What makes an organization socially significant? Also, is it important for every organization to be socially significant? Let me throw light on these issues by way of explaining Social Return on Investment (SROI) for an organization.
The concept of Social Return on Investment (SROI) provides a framework for measuring and accounting for the much broader concept of value. This is the sum of measurable economic and socio-economic values that the activities along with their outcomes of an organization created on its stakeholders and in its environment and local communities. In the calculation of SROI ratio, we assign monetary values to economic, social and environmental costs and benefits through appropriate methods. To have a better understanding, let me state that an SROI ratio of 3:1 indicates that an investment of £1 delivers £3 of social value.
As you require, SROI may be calculated on all or a part of organization’s activities. SROI analysis can be done in-house or by an external agency. SROI was developed from social accounting and cost-benefit analysis and is based on the principles of effectively involving of stakeholders and verifiably measuring changes that matter, both in a transparent manner.
History of SROI Analysis: It will be interesting to you to know the history. Roberts Enterprise Development Fund (REDF), San Francisco, pioneered the use of SROI as an investment management tool. REDF measured both the economic and socio-economic returns on its invested capital and called them to be ‘enterprise value’ and ‘social purpose value’ respectively. The economic value was calculated using future projection and discounting method. The social purpose value was calculated by measuring social cost savings and revenue contribution to the State. Finally, the total of economic and socio-economic values gave the SROI value.
Types of SROI: There are two types of SROI- Evaluative and Forecast. While the Evaluative SROI calculates value creation based on actual outcomes the Forecast SROI does it on predicted value creation. A forecast SROI is prepared in the planning stages of an activity. It can facilitate introduction of new information and outcome assessment systems which in turn make evaluative SROIs easier. The common features of both SROIs are a) The analysis takes less time if a system of social accounting is already in place b) The level of details required in the analysis will depend on the purpose of your SROI c) The processes concerned requires human resources who have skills or experience in finance, accounting, evaluation and involving stakeholders.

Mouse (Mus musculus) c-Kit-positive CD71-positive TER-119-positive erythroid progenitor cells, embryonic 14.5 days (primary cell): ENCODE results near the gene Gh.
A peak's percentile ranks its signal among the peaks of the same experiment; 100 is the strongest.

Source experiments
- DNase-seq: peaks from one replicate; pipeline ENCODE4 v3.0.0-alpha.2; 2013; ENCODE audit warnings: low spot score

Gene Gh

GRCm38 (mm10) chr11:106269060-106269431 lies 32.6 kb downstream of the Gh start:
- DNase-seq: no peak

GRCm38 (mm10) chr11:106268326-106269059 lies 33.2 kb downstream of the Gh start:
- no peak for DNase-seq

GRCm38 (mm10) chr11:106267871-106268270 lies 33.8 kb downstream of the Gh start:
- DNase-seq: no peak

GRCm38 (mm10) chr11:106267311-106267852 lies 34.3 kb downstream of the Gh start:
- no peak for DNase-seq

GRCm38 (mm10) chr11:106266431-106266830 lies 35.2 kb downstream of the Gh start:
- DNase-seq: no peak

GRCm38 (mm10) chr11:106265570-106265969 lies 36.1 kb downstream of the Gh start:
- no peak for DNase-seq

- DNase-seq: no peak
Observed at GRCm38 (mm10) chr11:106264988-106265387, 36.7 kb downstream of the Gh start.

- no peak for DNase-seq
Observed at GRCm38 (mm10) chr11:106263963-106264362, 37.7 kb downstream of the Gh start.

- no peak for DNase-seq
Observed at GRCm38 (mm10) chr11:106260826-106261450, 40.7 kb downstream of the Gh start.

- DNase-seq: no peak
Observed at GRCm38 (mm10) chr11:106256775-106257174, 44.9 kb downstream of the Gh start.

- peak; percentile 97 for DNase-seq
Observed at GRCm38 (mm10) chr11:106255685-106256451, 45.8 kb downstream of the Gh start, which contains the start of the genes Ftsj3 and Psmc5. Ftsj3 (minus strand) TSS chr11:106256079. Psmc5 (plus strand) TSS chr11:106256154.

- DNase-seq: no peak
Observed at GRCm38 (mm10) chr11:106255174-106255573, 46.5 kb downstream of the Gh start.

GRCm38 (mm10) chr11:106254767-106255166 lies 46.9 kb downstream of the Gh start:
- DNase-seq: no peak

Time requirement for SROI: Giving exact guidance on timescales is difficult because they are contingent on many factors such as scope, skills level and data availability, and whether you will be using the report for internal management or external reporting purposes.
An evaluative SROI analysis will be more time-consuming and could take several months, but the time required is much reduced if the organization already produces good outcomes data or has a system of social accounting in place.
General usefulness of SROI: SROI helps in understanding and maximizing the social value that an activity creates. The process of SROI unites an organization with its stakeholders in generating maximum social value. It will also make the organization look for other organizations with whom it can work for better value creation. This process may create a harmonious group of organizations. A forecast SROI has many advantages: a) It can tell you how much resource you require for the conduct of planned activities b) It can be used in planning process to design a programme for market testing and determine scope and specifications of contracts c) It helps in selecting the application or bidding that creates most social value d) It facilitates monitoring the performance of a contractor.
Specific applications of SROI: SROI is used by almost every type of organization- new and established, big and small, for-profit and not-for-profit. Private organizations use SROI to ascertain risks and opportunities arising out of use of their products and services. Social Organizations use it as a management tool to measure effectiveness of activities and highlight added value. Public Service Commissioners are interested to know social value delivered by third parties for decision-making, SROI analysis helps in it. Public organizations use SROI to develop their strategies and action plans with a view to generate maximum social value.
Conclusion: Have you got answers to the questions that I raised at the outset? An organization becomes socially significant as per the social value it creates. And, every organization has to be socially significant for its sustainability. In fact, better SROI can make an organization more sustainable by raising its profile and increasing the scope for better funding. So, SROI is socially and economically important. But, it is not appropriate to compare the social return ratios alone between organizations. The reason is that different organizations work with different stakeholders and will have made different judgments when analyzing their social returns, just a caution…